I don’t know if this information has been confirmed by others. It should be important to know this for sure.  As for treating the cloth, I don’t know, but I very much doubt that anyone would want to. It certainly isn’t a painting in want of restoration. Much better to examine it now, as best we can, and continue to make high definition images for future generations. 

St. John of the Shroud: Priest, Servant of the Priest, Cousin to Jesus

November 25, 2014 8 comments

imageIn his serialized attempt to convince us that Jesus took his burial shroud with him following his resurrection and gave it to John the Apostle who was the servant of the priest mentioned in a fragment of text from St. Jerome that quotes the Gospel of the Hebrews, Stephen Jones explains that Jesus and John were first cousins and that the Apostle John was also a priest.

I know that, didn’t I? Did I?  If so, I didn’t know why. Very ingenious analysis by Stephen:

Mark and Mathew evidently record the three prominent women disciples standing by the Cross after Mary, the mother of Jesus, had been taken by the Apostle John (Jn 19:26-27), her nephew (see below), to his home[11]. That the remaining three women mentioned are the same group in each account is shown by Mark listing "Mary Magdalene, Mary the mother of James, and Salome" as the women who went to the tomb in the early morning after the sabbath to anoint Jesus’ body (Mk 16:1).

That means that Jesus and Apostle John were first cousins:

[ . . . ]

Mary was also a "kinswoman" of Elisabeth, the mother of John the Baptist (Lk 1:36 YLT)[13]. The Greek word for "kinswoman," sungenis, is simply the female of sungenes "a kinsman" (Mk 6:4; Lk 1:58; 2:44; 14:12; 21:16; Jn 18:26; Ac 10:24) including "of tribal kinship" (Rom 9:3; 16:7,11,21)[14]. Elizabeth was one of the "daughters of Aaron" (Lk 1:5), that is, she was of priestly descent and the daughter of a priest[15]. Therefore Mary, and Salome her sister, were descended from David (Lk 1:32) and so were of the tribe of Judah (Mt 1:1-6; Lk 3:30-31) and also they were descended from Aaron, and so were of the tribe of Levi (Ex 6:16-20). There is no contradiction in this, as while a priest had to be a descendent of Aaron, he was not required to take a wife from the descendants of Aaron but the only requirement was that she was an Israelite virgin (Lev 21:1,7,14)[16]. The conditions of Jesus’ descent from David (Mt 1:1; Rom 1:3; 2Tim 2:8; Rev 22:16) are satisfied if at least one of Mary’s parents were of Davidic decent[17].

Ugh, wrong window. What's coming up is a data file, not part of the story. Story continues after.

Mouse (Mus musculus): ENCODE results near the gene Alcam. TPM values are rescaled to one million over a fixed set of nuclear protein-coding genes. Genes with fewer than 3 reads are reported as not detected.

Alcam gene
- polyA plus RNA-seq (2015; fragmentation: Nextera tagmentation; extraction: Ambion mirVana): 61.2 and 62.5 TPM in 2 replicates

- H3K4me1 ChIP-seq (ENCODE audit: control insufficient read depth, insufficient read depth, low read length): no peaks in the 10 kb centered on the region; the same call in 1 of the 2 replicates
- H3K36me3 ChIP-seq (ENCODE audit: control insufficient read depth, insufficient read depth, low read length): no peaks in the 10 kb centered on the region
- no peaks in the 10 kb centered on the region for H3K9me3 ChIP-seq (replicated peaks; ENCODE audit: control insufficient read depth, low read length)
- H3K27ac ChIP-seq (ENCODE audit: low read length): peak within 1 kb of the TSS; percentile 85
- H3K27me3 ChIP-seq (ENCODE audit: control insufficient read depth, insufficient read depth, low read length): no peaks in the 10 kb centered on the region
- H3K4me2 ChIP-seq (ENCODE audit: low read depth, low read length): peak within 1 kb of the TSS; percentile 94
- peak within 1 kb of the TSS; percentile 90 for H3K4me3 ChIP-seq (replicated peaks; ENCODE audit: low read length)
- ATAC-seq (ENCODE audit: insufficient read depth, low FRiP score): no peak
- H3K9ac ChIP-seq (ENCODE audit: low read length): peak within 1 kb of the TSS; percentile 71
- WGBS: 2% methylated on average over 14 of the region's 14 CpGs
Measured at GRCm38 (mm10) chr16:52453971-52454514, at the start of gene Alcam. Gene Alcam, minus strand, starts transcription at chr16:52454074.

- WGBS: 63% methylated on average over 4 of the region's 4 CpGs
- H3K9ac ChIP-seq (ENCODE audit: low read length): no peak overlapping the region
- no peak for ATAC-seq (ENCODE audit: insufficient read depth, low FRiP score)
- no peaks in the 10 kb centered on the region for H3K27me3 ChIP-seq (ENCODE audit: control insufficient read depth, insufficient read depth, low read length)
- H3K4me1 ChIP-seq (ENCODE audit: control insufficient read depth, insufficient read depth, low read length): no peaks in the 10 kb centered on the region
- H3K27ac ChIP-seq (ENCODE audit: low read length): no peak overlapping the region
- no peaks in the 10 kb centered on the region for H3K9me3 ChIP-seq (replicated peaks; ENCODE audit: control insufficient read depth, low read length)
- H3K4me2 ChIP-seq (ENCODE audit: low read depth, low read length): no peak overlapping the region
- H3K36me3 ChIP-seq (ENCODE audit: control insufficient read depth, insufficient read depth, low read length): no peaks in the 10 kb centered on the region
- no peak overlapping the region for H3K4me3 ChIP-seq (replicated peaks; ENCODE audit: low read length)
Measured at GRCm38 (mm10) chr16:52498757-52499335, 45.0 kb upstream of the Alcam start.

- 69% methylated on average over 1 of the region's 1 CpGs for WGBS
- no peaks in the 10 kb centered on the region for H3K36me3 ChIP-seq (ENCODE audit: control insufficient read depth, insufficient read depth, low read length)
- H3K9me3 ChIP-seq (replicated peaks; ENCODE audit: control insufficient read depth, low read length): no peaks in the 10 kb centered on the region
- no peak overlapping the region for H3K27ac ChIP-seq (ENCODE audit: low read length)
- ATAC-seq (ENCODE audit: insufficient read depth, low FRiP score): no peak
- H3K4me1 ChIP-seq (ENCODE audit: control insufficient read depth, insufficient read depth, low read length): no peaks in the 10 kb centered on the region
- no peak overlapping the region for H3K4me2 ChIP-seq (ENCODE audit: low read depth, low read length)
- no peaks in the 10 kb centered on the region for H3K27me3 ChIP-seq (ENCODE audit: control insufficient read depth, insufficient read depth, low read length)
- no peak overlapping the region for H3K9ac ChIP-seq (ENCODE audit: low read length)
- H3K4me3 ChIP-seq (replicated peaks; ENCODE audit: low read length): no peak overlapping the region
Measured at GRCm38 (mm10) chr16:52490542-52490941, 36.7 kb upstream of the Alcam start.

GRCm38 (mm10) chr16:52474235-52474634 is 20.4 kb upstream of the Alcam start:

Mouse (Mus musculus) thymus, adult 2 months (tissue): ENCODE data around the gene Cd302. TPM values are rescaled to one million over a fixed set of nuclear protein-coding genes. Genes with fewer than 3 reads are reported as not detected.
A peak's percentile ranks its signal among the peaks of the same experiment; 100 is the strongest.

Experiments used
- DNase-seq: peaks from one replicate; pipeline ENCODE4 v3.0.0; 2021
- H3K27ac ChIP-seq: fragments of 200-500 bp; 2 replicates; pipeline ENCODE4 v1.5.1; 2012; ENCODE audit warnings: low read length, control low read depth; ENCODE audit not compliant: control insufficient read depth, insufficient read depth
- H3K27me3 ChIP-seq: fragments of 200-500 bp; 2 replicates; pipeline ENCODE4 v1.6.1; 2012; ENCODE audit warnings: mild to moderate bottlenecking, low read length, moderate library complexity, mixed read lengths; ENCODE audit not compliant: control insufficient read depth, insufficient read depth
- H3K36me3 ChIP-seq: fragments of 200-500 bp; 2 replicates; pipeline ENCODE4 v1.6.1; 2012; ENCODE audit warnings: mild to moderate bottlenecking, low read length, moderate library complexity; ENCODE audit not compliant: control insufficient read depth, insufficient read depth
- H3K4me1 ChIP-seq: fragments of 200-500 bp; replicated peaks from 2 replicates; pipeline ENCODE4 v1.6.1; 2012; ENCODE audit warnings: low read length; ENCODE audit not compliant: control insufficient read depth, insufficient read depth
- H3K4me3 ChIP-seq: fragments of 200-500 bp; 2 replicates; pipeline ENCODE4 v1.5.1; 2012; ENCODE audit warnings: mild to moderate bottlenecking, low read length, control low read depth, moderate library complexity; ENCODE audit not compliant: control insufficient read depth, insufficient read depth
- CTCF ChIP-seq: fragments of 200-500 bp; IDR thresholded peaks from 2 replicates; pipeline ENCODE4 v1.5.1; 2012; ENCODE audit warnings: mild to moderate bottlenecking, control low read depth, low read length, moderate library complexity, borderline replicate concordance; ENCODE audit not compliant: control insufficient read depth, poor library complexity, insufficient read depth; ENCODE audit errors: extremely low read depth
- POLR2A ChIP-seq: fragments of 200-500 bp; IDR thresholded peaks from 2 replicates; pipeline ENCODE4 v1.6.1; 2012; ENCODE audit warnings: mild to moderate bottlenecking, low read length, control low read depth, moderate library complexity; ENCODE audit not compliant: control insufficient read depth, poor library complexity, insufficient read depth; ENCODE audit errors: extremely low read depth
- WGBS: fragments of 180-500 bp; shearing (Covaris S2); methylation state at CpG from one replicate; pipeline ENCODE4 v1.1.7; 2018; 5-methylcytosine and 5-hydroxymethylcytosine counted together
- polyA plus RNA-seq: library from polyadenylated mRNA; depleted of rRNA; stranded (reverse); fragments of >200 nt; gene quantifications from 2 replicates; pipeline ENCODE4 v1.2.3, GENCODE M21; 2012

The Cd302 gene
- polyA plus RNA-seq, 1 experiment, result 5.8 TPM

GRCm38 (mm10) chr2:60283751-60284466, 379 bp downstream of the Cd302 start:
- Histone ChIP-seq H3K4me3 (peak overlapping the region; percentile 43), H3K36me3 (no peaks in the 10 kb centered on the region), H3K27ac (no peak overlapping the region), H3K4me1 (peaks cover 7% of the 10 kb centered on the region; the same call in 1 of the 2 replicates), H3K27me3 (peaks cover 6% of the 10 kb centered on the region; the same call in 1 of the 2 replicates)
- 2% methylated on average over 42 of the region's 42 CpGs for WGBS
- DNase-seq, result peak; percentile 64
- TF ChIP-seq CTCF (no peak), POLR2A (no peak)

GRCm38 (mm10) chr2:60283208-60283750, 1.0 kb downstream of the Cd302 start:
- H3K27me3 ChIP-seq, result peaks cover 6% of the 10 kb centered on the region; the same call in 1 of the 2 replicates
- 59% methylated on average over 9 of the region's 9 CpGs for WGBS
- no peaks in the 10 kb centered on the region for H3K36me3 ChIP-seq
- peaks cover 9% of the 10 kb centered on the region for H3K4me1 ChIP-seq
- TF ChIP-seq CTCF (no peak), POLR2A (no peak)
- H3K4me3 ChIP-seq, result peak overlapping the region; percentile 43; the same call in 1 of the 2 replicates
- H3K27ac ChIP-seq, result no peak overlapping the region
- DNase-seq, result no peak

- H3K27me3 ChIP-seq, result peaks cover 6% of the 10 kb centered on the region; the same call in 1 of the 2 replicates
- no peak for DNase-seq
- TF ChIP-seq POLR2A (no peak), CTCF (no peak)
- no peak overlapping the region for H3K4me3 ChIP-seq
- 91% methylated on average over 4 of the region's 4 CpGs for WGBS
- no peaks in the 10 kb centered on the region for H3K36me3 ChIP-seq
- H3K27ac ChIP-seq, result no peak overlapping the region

Therefore, for the Apostle John, the son of Salome, to be a priest, it was only necessary that his father, Zebedee (Mt 4:21; 10:2; Mk 1:19; 3:17; 10:35; Lk 5:10), was of Aaronic descent and therefore was a priest[18]. And that would have been so if Mary (and Salome’s) father, Heli (Lk 3:23)[19], i.e. "Eli" – a priestly name (1Sam 1:9; 2:11; 14:3), was a descendant of Aaron and therefore a priest[20]. And that would have been the case, if the father of Elisabeth, who was Mary’s and Salome’s kinswoman, was a brother of Zebedee, John’s father. Further Biblical confirmation that John was a priest is found in Jn 20:4-8, where John reached the empty tomb first but did not enter it until after Peter went in and confirmed that Jesus’ body was not there. It was forbidden for a priest to enter a tomb[21] where he might make contact with a dead body and so become "unclean" (Lev 21:1-3)[22].

Categories: Other Blogs Tags:

Social Encyclopedia-ing, the Shroud of Turin and Channel 5

November 24, 2014 67 comments

After all, we do find in Wikipedia “that Leonardo da Vinci had faked the Shroud.”

imageA reader from Spaniards Bay, Newfoundland, writes:

I discovered this morning that the “Shroud of Turin” entry in Wikipedia no longer contains attempts by Freeman and Berry to include their -hypotheses in this, their latest attempts at social encyclopedia-ing. In fact, their names cannot be found at all on the page. It was like awakening from a strange dream.